To determine whether the “temporary substantial business hardship” requirement is met, the IRS looks at whether (a) the employer is operating at an economic loss, (b) there is substantial unemployment or underemployment in the trade or business and in the industry concerned, (c) the sales and profits of the industry concerned are depressed or declining, and (d) it is reasonable to expect that the plan will be continued only if the waiver is granted. In our experience, the temporary nature of the business hardship is the most challenging factor to prove. The IRS and PBGC have a strong interest in ensuring the continued funding (by the sponsor) of any DB plan, and will generally not grant a funding waiver unless they believe it will help the sponsor get back on its feet in the relatively near future.

To apply for a funding waiver, the plan sponsor must file a waiver request with the IRS by no later than two-and-a-half months after the end of the plan year for which the waiver would apply. In addition to providing detailed financial records (relating to both the sponsor and the plan) and executive compensation information, the sponsor must also give advance notice of the waiver request to plan participants and other affected parties. The request for waiver must also be reported to the PBGC. The IRS must consult with the PBGC regarding waiver requests, and the PBGC typically takes a very active role in the process. Although the IRS is not subject to a specific deadline in reviewing a waiver request, in our experience the IRS takes several months to make waiver decisions. If a waiver is timely applied for and ultimately granted, the 10% excise tax is waived.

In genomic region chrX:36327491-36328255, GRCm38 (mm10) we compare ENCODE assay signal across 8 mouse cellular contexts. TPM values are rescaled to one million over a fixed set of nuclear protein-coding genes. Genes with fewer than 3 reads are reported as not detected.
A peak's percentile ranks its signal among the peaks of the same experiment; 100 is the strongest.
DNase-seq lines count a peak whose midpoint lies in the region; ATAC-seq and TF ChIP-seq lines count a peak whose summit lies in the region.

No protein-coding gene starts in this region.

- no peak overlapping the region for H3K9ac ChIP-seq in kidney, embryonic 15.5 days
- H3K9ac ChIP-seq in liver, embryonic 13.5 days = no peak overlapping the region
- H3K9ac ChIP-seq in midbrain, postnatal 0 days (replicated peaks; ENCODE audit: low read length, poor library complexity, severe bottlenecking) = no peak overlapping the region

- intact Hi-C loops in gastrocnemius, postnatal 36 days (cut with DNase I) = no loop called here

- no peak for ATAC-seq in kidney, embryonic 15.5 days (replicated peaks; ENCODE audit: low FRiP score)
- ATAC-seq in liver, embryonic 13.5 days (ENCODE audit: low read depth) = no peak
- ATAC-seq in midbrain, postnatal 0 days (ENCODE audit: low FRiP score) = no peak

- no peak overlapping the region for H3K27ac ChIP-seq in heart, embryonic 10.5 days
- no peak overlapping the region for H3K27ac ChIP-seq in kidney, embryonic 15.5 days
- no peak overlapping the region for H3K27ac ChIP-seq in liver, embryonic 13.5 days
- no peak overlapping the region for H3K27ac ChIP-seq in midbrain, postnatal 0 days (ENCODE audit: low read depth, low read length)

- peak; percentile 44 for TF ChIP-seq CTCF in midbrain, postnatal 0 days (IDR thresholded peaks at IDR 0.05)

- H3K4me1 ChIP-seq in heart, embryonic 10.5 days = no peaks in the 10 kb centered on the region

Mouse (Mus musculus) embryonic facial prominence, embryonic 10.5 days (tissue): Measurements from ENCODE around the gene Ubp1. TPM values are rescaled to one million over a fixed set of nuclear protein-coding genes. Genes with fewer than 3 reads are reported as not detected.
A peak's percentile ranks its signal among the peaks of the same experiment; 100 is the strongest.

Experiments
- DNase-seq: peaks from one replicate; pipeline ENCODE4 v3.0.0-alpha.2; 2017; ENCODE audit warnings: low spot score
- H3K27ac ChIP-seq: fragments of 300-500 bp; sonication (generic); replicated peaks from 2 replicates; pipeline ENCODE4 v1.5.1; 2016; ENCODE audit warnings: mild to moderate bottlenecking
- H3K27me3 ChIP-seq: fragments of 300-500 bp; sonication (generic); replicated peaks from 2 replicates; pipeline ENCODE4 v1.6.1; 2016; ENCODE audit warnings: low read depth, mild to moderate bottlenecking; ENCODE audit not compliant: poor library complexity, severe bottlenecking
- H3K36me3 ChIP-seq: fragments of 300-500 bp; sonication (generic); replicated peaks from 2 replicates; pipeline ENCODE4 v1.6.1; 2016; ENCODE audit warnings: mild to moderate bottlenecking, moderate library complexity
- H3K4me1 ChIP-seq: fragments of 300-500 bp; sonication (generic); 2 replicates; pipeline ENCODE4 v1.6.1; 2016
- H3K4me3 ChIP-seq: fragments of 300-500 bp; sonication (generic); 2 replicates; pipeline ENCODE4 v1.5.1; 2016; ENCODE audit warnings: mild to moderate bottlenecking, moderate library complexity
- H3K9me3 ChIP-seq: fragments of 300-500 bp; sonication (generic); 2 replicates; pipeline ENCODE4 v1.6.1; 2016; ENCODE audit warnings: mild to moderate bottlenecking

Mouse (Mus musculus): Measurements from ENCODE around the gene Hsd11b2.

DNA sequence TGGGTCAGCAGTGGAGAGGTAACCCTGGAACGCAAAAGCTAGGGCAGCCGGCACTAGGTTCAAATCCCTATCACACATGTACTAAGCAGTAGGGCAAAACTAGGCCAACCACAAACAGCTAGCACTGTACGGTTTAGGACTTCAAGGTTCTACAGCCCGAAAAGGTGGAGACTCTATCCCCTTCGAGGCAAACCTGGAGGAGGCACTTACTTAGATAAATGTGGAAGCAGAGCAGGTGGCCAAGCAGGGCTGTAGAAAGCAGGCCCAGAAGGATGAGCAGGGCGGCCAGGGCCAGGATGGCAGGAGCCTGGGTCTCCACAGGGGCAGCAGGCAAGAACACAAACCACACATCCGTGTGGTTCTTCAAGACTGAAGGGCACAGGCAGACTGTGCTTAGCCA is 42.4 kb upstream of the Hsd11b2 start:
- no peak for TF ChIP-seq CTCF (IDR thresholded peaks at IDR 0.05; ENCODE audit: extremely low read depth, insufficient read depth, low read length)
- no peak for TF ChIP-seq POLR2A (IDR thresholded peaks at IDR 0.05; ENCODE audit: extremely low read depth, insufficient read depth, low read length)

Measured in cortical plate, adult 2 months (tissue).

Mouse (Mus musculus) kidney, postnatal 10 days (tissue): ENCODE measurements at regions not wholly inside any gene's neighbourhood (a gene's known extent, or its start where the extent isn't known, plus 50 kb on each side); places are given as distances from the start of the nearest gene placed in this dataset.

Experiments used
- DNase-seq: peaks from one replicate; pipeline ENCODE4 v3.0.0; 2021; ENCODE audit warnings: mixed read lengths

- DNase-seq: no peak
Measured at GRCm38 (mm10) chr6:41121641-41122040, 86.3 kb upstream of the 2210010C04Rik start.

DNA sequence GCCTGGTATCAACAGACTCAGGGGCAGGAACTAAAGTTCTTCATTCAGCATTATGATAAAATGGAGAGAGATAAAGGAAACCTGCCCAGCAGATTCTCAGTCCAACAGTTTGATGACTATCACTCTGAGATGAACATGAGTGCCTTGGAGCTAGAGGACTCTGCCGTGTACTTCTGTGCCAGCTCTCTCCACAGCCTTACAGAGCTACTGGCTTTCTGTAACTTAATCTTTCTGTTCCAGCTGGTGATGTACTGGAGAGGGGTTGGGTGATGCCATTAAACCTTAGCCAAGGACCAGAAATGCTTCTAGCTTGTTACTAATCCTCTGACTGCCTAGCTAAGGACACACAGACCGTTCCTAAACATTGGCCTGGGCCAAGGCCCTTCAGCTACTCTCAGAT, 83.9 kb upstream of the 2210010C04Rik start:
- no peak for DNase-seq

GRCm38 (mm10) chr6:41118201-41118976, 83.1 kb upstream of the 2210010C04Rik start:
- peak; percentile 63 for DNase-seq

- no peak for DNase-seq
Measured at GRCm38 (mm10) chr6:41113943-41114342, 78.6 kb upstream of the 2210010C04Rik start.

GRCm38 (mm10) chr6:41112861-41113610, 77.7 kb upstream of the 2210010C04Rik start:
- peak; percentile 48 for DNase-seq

The IRS can also impose various conditions when granting waiver requests. For example, the plan sponsor may be required to provide collateral for the benefit of the plan, and may also be prohibited from increasing benefits in its other retirement plans for a period of time.

Separately, the application for a waiver may be an event that requires reporting by the employer to its lenders, under the terms of a financing agreement, so an employer applying for a waiver must be mindful of the potential impact of the application on its outstanding indebtedness. If the IRS requires the plan sponsor to provide collateral, the sponsor might be required under the financing agreement to obtain lender consent. Also, a public company plan sponsor should consider whether the application needs to be disclosed on a Form 8-K filed with the US Securities and Exchange Commission, and any potential market impact of such a disclosure.

Given the uncertain outlook for interest rates, the US economy, and the stock market in general, DB plan sponsors that are facing burdensome minimum pension contribution requirements in the coming years should remember that funding waivers may be a viable option under the appropriate circumstances.